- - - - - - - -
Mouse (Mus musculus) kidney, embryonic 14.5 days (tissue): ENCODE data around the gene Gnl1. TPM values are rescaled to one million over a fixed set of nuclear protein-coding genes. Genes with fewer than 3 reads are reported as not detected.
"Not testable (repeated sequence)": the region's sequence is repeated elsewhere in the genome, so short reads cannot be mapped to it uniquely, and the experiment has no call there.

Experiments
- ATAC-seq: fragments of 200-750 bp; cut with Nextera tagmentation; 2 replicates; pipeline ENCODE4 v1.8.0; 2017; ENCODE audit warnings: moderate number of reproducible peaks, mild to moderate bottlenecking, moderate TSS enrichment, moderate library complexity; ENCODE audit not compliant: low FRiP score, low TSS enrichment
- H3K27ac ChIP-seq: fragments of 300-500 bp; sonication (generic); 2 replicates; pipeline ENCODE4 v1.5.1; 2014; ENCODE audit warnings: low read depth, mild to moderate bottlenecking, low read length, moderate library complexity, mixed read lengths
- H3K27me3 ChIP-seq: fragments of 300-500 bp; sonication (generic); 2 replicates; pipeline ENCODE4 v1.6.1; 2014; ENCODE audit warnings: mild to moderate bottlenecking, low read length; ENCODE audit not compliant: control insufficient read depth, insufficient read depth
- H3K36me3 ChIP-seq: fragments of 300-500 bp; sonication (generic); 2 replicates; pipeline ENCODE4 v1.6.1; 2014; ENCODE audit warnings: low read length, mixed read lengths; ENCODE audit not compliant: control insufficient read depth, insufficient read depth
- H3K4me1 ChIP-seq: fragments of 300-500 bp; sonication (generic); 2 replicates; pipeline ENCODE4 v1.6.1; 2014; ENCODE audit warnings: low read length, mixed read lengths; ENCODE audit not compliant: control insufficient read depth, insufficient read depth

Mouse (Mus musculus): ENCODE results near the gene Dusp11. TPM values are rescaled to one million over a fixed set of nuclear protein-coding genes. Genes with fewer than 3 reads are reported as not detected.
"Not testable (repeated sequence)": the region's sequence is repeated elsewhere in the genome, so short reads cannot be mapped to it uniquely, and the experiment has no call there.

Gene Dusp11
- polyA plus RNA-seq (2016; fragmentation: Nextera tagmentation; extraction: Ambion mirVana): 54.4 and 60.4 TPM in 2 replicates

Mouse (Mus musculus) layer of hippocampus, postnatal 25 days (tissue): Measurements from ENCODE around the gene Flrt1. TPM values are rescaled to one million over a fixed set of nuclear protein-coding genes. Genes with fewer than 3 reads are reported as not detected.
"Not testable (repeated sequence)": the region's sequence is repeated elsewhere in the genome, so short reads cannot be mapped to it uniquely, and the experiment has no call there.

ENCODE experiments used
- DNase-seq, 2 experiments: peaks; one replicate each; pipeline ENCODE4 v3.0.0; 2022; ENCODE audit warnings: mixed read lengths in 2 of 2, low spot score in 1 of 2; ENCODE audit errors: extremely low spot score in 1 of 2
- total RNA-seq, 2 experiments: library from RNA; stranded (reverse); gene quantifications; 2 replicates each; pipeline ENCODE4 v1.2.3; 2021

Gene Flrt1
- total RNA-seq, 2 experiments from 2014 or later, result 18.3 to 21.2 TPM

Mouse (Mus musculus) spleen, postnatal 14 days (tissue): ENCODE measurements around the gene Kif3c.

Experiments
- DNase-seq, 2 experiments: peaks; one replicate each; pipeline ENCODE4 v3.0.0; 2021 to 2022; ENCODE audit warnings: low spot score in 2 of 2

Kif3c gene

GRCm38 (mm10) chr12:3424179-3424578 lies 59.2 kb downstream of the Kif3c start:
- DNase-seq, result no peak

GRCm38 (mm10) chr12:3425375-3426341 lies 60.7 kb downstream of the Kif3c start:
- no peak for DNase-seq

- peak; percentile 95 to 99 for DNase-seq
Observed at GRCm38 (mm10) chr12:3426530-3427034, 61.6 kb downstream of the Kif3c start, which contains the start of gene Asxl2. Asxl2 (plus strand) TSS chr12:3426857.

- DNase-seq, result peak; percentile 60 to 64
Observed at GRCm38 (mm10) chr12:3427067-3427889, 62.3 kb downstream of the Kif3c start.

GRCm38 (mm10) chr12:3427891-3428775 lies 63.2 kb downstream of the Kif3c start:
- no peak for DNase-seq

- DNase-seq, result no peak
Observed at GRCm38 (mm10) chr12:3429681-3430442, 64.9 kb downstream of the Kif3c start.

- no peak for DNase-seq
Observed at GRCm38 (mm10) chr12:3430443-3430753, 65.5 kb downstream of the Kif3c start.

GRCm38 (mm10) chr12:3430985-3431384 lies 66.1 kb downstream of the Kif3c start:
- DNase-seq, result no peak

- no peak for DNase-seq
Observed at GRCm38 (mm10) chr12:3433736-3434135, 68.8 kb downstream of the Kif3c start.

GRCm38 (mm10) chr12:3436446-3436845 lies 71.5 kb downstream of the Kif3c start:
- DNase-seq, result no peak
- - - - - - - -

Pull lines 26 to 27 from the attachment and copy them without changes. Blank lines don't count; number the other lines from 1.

GRCm38 (mm10) chr12:3425375-3426341 lies 60.7 kb downstream of the Kif3c start:
- no peak for DNase-seq